Python Network programming – Part 1

Lets get into the Python network Automation as it is an interpreted, object-oriented, high-level programming language with dynamic semantics.

Network programming is a major use of Python. Python standard library has wide support for network protocols, data encoding/decoding, and other things you need to make it work.

Writing network programs in Python tends to be substantially easier than in C/C++

Why use Python?

Python also has some advantages over other scripting languages. It has a simple syntax and is conceptually clear, making it easy to learn. Python is also easier and more descriptive when using complex data structures (such as lists, dictionaries, and tuples). Python can also extend languages and be extended by languages in turn.

I find that Python’s syntax makes it more readable and maintainable than Perl but less so than Ruby. Python’s advantage over Ruby is the large number of libraries and modules that are available. Using these, you can build feature-rich programs with little custom code.

Python’s use of indentation to identify block scope can be rather annoying, but its simplicity tends to make up for this minor flaw.

Simple Socket:

Sockets are used to connect two or more computers together and interchange commands/instructions between them.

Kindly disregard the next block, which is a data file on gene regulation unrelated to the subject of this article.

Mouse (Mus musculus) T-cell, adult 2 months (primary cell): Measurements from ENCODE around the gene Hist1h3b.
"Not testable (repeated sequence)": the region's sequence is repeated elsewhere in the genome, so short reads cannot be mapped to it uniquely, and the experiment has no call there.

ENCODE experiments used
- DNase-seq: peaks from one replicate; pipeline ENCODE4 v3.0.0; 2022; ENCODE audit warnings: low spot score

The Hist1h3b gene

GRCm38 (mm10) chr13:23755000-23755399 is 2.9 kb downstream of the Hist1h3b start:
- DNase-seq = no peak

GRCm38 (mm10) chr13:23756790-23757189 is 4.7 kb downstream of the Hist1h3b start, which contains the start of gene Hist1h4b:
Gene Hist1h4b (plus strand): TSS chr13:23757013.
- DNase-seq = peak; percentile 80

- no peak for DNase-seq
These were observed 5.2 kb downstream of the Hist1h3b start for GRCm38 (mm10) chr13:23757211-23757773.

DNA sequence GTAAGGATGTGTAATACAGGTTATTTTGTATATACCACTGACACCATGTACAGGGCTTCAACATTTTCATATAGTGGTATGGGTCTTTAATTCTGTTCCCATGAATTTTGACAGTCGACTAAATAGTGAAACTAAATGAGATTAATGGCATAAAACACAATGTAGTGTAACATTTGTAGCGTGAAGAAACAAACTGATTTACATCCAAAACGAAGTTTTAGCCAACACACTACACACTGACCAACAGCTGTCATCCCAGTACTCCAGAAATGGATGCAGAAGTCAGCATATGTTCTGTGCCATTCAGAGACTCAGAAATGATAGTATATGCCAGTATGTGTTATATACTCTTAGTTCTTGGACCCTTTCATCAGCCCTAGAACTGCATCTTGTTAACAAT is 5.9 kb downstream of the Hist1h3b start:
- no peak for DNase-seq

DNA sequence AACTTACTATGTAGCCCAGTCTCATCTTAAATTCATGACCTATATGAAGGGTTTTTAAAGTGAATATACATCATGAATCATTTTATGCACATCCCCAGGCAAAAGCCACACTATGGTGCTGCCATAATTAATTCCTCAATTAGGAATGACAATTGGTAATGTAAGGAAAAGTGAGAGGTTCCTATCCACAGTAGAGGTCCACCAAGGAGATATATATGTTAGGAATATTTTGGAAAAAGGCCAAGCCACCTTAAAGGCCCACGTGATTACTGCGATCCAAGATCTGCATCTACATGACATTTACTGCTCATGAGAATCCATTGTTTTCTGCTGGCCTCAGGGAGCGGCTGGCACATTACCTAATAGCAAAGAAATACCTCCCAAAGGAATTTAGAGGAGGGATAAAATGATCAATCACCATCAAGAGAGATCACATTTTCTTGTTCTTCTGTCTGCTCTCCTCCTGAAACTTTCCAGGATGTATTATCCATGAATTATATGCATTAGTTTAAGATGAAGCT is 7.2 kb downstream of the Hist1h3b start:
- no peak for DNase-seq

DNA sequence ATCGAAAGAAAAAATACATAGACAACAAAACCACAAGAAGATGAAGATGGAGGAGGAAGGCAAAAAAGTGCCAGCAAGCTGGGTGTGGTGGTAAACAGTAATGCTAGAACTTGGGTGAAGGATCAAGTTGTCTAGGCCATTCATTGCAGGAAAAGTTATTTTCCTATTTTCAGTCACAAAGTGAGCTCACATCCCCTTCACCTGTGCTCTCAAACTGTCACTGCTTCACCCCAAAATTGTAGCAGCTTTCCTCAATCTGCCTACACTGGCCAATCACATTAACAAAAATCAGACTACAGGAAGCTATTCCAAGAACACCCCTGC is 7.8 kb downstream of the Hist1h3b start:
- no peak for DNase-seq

One socket(node) listens on a particular port at an IP, while other socket reaches out to the other to form a connection. Server forms the listener socket while client reaches out to the server.

They are the real backbones behind web browsing. In simpler terms there is a server and a client.

Socket programming is started by importing the socket library and making a simple socket.

Making a server :

First of all let me explain a little bit about a server. A server has a bind() method which binds it to a specific ip and port so that it can listen to incoming requests on that ip and port. Next a server has a listen() method which puts the server into listen mode. This allows the server to listen to incoming connections. And lastly a server has an accept() and close() method. The accept method initiates a connection with the client and the close method closes the connection with the client. Now lets begin making our simple server:

Making a client :

Now we need something with which a server can interact. We could telnet to the server like this just to know that our server is working.



  1. The name for a “Thing”
  2. An object is created from a class


The blueprint for an object; declaring what the thing has and what the thing does


What the thing has


What the thing does; There are no different from subroutines

In our setup,  version of phython Ubantu = 2.7.12

Show file = cat shashitelnet
edit file = nano shashitelnet
Execute file = Python shashitelnet
Enter in python = python
Exit from Python = exit ()

Control + x n then save and give file name:

  1. For telnet and creating loopback,


Similarly we can add more loopback or ospf/other protocol just like below:



** Copy python file from previous script  = cp shashitelnet shashivlan





Note: chmod +x ./shashivlan     <<<< giving permission to the file, for execution

Execute file now. ==> ./shashivlan

Ls  == > shows the number of files.

—–now, running sript to run the configuration in the devices and save the config in your system from all devices,


I have mentioned #comment for description understanding in the script